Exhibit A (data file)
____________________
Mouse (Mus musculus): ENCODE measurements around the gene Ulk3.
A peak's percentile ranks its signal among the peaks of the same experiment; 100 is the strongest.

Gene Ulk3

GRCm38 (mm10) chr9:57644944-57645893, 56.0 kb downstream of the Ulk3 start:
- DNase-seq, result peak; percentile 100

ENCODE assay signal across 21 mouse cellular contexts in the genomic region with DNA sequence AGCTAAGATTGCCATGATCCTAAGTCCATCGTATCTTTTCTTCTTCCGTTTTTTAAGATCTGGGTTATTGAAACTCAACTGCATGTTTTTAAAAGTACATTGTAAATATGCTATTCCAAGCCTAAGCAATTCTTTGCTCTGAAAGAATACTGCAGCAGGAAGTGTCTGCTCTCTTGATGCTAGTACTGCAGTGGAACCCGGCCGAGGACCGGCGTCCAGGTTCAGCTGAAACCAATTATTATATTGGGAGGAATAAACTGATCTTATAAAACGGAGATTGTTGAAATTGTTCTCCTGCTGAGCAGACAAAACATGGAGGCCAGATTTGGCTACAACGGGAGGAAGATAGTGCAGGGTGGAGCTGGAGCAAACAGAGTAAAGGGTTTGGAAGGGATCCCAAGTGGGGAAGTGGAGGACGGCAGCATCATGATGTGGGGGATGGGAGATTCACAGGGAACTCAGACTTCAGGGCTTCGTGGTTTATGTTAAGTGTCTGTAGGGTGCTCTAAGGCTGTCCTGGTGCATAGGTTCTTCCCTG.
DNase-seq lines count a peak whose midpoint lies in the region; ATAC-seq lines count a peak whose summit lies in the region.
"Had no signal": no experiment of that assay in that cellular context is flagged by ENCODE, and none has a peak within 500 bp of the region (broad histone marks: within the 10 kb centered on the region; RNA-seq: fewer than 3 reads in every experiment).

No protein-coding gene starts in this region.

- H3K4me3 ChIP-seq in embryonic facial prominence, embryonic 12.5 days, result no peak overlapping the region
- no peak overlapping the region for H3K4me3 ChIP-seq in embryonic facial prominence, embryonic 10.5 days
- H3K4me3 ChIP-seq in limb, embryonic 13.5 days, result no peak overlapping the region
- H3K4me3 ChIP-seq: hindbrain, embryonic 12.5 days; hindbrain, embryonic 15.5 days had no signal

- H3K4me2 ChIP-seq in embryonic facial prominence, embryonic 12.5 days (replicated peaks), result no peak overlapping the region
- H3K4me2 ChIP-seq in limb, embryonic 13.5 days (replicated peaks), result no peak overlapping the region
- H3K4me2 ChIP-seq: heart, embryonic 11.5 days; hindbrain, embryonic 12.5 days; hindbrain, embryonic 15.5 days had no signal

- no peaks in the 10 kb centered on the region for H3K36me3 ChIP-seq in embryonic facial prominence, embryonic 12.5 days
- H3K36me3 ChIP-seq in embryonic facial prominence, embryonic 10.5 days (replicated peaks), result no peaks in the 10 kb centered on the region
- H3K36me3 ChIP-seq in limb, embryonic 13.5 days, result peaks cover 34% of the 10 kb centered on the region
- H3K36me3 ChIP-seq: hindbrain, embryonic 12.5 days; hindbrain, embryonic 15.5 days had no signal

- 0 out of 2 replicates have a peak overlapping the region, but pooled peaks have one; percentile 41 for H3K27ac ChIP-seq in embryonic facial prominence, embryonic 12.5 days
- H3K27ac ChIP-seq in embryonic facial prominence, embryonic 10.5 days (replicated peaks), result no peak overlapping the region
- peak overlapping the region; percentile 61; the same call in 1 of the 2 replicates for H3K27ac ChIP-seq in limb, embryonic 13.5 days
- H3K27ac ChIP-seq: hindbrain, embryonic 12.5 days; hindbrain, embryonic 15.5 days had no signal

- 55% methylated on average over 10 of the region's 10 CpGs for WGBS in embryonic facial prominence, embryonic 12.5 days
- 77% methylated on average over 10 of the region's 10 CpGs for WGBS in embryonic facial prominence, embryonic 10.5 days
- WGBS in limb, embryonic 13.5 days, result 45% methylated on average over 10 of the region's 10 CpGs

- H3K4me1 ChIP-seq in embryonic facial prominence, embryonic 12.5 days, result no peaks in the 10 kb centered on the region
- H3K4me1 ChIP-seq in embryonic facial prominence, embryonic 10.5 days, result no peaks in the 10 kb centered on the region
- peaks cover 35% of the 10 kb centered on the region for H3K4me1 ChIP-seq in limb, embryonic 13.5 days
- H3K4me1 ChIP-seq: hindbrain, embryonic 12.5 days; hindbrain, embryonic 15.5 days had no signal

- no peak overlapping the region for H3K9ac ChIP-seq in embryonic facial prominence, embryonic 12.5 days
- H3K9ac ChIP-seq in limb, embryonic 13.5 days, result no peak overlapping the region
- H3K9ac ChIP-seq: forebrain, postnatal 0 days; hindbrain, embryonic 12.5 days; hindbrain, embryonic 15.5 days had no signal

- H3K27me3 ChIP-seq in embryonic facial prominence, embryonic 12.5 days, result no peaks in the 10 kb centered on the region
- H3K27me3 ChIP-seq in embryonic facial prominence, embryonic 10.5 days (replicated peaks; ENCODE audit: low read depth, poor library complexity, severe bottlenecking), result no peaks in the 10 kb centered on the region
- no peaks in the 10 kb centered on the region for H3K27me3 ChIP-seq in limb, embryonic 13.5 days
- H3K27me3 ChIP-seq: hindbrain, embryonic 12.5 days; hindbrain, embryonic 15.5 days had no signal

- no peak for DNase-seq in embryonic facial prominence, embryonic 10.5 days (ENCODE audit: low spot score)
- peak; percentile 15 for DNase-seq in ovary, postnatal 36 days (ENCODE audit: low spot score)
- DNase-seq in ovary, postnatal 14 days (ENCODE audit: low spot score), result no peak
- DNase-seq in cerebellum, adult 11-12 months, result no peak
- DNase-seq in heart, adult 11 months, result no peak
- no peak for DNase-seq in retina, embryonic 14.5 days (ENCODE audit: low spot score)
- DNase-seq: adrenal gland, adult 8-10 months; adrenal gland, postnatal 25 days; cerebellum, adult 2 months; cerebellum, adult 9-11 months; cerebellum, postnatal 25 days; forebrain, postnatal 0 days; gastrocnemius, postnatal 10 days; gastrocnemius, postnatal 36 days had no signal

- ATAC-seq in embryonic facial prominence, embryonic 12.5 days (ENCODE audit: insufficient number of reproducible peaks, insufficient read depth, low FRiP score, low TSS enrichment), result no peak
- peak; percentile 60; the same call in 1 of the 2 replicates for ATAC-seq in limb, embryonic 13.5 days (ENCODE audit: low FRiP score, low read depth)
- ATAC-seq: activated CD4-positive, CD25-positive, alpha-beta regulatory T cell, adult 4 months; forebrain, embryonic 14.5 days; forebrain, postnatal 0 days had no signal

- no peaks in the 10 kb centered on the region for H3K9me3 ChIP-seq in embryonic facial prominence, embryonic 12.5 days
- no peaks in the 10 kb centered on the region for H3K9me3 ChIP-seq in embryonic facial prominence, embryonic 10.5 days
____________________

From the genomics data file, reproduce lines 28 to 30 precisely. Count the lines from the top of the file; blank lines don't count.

- H3K4me1 ChIP-seq in embryonic facial prominence, embryonic 12.5 days, result no peaks in the 10 kb centered on the region
- H3K4me1 ChIP-seq in embryonic facial prominence, embryonic 10.5 days, result no peaks in the 10 kb centered on the region
- peaks cover 35% of the 10 kb centered on the region for H3K4me1 ChIP-seq in limb, embryonic 13.5 days